Economic shifts in agriculture due to mechanization and industrial growth
Pearsall argues that mechanization, not industrial growth, drove people from agricultural business. He contends that the economic security of industrial jobs have provided workers a means to remain on their land.
Citing this Excerpt
Oral History Interview with Mack Pearsall, May 25, 1988. Interview C-0057. Southern Oral History Program Collection (#4007) in the Southern Oral History Program Collection, Southern Historical Collection, Wilson Library, University of North Carolina at Chapel Hill.
Full Text of the Excerpt
- WALTER E. CAMPBELL:
Did you lose any of your farmers to Abbott Laboratories, or most stayed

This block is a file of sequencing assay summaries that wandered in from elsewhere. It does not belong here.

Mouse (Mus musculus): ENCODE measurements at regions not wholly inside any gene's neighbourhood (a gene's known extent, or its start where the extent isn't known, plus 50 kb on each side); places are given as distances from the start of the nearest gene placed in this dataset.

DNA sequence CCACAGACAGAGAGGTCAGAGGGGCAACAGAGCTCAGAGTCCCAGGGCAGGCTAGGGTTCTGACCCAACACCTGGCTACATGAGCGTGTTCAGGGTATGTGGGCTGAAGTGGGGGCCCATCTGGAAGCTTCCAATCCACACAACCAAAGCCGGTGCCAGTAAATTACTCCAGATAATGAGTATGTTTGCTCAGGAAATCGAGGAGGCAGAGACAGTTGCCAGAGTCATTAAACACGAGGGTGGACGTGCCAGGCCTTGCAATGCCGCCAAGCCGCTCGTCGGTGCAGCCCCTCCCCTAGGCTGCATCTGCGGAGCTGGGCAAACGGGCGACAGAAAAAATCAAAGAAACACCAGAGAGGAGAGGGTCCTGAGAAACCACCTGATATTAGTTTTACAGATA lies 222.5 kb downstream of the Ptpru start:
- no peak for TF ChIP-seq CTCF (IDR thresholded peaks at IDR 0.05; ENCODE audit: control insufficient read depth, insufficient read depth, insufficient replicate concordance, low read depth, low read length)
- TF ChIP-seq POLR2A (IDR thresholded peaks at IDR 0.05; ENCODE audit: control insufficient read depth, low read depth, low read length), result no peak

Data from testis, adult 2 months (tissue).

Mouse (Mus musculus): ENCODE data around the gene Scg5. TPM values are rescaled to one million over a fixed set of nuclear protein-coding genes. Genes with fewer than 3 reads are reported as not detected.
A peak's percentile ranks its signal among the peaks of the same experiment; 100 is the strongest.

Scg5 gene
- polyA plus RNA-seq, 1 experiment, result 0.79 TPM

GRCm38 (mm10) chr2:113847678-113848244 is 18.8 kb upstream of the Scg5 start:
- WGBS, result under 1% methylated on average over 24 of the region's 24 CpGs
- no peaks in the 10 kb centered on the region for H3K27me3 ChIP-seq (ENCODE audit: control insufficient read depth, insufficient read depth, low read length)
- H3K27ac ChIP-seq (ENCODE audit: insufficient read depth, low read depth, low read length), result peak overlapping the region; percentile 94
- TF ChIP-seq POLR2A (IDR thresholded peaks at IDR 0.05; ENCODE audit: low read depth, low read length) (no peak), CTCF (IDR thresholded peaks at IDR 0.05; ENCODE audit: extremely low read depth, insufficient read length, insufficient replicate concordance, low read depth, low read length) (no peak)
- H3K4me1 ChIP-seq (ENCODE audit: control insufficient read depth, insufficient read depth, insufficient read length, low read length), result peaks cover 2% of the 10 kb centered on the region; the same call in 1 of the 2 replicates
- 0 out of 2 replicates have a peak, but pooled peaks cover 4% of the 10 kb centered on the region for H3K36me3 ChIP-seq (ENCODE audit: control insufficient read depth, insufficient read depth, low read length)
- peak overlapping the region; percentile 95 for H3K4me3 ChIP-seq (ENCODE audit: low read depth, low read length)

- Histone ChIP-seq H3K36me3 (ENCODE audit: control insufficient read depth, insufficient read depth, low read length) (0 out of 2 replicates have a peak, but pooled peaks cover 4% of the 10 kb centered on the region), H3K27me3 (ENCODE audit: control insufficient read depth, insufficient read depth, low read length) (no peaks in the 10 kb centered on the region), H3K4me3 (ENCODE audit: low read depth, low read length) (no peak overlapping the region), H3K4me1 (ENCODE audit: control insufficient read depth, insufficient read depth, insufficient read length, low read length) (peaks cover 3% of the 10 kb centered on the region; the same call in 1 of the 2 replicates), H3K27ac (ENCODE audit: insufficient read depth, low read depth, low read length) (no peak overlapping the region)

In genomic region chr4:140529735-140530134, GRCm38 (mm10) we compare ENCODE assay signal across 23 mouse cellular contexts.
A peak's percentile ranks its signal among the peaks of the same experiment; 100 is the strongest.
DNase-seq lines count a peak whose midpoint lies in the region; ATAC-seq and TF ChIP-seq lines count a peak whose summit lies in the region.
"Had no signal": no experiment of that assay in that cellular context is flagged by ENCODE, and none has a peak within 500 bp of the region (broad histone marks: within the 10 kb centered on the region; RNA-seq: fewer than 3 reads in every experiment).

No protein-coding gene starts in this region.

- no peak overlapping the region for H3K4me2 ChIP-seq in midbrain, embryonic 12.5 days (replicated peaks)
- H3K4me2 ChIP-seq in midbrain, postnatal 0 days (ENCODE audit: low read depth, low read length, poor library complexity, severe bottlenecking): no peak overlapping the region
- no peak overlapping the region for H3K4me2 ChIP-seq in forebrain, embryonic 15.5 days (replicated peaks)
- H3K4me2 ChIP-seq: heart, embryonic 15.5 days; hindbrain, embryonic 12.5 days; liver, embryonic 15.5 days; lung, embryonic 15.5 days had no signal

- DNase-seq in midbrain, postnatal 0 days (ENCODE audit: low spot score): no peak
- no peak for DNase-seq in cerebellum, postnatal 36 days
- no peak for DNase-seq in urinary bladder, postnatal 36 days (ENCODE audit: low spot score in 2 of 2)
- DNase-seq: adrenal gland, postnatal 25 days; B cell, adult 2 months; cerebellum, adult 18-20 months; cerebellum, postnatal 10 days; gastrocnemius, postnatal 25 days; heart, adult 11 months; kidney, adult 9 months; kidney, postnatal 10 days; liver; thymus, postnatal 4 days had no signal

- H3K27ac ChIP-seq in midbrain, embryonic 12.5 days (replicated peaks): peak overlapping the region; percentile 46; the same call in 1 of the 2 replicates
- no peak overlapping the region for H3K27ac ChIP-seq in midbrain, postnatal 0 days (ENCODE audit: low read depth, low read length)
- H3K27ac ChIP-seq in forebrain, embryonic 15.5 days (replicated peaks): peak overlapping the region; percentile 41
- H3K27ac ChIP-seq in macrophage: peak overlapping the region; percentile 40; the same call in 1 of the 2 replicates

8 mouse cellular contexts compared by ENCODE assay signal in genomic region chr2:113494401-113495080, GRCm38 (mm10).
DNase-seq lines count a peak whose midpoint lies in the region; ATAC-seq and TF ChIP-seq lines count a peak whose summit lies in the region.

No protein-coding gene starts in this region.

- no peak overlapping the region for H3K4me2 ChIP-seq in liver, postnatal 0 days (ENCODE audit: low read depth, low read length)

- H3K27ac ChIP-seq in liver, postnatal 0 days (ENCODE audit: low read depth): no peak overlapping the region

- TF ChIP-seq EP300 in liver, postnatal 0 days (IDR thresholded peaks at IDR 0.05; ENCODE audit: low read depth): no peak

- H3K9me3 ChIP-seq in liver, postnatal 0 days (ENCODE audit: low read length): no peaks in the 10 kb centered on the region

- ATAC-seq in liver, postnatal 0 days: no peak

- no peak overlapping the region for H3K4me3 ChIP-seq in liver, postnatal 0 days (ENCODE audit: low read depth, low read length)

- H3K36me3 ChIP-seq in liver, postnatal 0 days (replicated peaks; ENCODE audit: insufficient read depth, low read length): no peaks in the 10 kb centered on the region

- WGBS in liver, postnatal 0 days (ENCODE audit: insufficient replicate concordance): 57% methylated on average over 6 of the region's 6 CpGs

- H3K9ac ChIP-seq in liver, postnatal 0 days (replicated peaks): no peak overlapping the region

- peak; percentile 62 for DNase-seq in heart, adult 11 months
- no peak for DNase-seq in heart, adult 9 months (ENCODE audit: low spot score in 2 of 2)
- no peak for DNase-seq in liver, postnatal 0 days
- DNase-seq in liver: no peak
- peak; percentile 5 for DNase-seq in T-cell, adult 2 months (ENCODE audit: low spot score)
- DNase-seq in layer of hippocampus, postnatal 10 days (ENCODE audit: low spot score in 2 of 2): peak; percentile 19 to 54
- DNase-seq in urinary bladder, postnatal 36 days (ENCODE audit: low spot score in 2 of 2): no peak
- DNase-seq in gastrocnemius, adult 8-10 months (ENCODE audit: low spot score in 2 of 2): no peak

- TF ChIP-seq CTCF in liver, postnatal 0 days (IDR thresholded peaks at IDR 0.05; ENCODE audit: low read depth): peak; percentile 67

on the land? Do you know?
- MACK PEARSALL:
Well, I think that's happened more in the last few years,
Walter, than it did earlier. I think there was a mind-set among many
people in agriculture that industry was going to steal the best labor,
and for that reason, the two could not coexist. I think those people in
agriculture today recognize that while that did happen, mechanization,
in fact, ran more people off the land than the arrival of industry did.
That even today, today even more so, they are appreciative of the fact
that with the type stress that has taken place in agriculture in the
last few years, that there are places that people can go to work in this
area without having to pick up like the Okies did and move far away. I
mean, I think that many of those people who viewed industrialization as
a negative back then, now see it to be very positive, and it allows them
to remain in the area and be employed. When in fact, if they had to rely
on their income from agriculture, they
couldn't possibly make it. So it's been an
interesting loop back.